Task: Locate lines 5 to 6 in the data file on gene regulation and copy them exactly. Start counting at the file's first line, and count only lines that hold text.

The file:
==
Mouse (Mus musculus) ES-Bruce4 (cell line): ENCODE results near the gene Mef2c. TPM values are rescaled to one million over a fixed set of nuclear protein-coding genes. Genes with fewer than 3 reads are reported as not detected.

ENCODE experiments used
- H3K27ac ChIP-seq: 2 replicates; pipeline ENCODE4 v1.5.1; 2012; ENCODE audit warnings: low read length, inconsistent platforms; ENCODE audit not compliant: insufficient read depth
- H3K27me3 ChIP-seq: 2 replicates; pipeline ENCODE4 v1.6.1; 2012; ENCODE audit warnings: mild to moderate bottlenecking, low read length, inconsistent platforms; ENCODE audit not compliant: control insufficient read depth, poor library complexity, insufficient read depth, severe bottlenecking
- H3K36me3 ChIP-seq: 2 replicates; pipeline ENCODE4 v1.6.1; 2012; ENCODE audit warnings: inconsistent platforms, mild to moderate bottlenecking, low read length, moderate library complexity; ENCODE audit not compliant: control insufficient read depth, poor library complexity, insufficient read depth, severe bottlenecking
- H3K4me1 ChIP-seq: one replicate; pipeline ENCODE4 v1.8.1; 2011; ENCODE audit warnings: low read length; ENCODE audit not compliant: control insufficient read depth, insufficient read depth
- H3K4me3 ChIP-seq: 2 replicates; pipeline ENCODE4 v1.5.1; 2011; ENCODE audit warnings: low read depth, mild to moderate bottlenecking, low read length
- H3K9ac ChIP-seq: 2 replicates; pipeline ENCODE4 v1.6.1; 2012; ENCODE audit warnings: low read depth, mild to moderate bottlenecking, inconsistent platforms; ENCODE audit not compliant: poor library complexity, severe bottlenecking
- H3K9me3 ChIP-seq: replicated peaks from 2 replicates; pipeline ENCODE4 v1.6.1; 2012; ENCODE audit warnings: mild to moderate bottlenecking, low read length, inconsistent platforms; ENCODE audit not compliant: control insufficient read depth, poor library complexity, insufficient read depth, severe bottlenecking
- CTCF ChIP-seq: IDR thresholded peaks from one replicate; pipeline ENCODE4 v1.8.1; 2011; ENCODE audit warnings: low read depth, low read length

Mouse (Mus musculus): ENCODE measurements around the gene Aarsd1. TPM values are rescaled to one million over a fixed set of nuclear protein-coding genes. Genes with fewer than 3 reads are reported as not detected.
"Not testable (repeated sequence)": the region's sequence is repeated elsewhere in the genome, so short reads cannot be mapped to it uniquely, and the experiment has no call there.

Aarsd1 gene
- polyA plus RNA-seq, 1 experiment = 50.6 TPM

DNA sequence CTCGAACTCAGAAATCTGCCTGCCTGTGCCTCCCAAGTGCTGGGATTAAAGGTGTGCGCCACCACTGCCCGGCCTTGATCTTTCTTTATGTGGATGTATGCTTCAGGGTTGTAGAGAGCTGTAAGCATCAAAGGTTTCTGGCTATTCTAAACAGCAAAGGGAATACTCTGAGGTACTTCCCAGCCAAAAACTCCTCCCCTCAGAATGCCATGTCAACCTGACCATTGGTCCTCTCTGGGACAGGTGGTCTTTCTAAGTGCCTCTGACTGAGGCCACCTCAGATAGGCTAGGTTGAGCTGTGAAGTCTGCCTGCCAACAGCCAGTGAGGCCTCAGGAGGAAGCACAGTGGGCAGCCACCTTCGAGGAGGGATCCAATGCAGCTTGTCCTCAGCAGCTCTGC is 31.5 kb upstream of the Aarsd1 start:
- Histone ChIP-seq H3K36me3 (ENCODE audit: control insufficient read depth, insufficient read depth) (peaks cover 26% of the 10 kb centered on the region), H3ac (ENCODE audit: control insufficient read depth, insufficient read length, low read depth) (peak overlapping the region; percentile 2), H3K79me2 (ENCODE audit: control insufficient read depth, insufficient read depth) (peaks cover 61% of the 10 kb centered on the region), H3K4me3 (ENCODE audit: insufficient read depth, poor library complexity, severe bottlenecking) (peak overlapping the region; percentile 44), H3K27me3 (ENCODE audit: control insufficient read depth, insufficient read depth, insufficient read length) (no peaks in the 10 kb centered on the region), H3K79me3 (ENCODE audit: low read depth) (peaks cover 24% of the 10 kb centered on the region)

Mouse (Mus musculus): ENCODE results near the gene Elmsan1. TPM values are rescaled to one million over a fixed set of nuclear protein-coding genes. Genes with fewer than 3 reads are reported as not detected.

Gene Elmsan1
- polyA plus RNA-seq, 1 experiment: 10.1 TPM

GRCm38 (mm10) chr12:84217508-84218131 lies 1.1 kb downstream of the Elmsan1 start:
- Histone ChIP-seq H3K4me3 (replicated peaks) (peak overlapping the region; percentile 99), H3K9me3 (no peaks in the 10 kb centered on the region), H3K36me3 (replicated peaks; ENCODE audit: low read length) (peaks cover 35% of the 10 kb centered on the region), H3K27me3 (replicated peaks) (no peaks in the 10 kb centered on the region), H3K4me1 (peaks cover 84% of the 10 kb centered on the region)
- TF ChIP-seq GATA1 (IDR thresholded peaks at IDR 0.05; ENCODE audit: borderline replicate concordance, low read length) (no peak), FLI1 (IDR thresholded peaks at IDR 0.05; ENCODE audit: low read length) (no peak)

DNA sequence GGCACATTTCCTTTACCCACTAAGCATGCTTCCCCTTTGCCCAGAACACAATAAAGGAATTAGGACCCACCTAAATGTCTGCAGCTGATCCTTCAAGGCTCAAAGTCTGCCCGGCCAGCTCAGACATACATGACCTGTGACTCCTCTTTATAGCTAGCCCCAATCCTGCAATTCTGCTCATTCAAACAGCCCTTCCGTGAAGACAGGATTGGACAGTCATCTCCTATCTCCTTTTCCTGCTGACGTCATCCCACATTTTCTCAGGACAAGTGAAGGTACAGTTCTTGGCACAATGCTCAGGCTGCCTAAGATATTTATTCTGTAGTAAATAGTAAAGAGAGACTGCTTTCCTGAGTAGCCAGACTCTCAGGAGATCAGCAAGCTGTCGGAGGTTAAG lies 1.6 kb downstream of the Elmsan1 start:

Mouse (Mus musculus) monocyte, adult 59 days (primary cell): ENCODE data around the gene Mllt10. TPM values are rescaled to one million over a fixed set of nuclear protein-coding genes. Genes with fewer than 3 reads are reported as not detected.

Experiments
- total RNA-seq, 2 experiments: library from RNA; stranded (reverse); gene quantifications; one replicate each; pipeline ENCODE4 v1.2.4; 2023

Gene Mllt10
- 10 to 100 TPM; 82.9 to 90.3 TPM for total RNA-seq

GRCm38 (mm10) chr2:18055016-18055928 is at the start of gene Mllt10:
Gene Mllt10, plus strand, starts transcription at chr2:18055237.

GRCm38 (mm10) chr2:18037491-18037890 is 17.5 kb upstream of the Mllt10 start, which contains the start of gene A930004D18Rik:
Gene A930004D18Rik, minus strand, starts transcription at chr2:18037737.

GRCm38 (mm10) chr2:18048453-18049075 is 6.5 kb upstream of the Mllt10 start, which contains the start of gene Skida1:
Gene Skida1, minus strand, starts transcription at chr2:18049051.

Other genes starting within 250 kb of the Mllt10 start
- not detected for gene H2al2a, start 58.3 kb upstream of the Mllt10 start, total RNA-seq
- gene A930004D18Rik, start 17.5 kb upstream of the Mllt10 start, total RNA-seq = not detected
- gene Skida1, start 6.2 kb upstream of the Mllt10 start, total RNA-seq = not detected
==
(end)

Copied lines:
- H3K36me3 ChIP-seq: 2 replicates; pipeline ENCODE4 v1.6.1; 2012; ENCODE audit warnings: inconsistent platforms, mild to moderate bottlenecking, low read length, moderate library complexity; ENCODE audit not compliant: control insufficient read depth, poor library complexity, insufficient read depth, severe bottlenecking
- H3K4me1 ChIP-seq: one replicate; pipeline ENCODE4 v1.8.1; 2011; ENCODE audit warnings: low read length; ENCODE audit not compliant: control insufficient read depth, insufficient read depth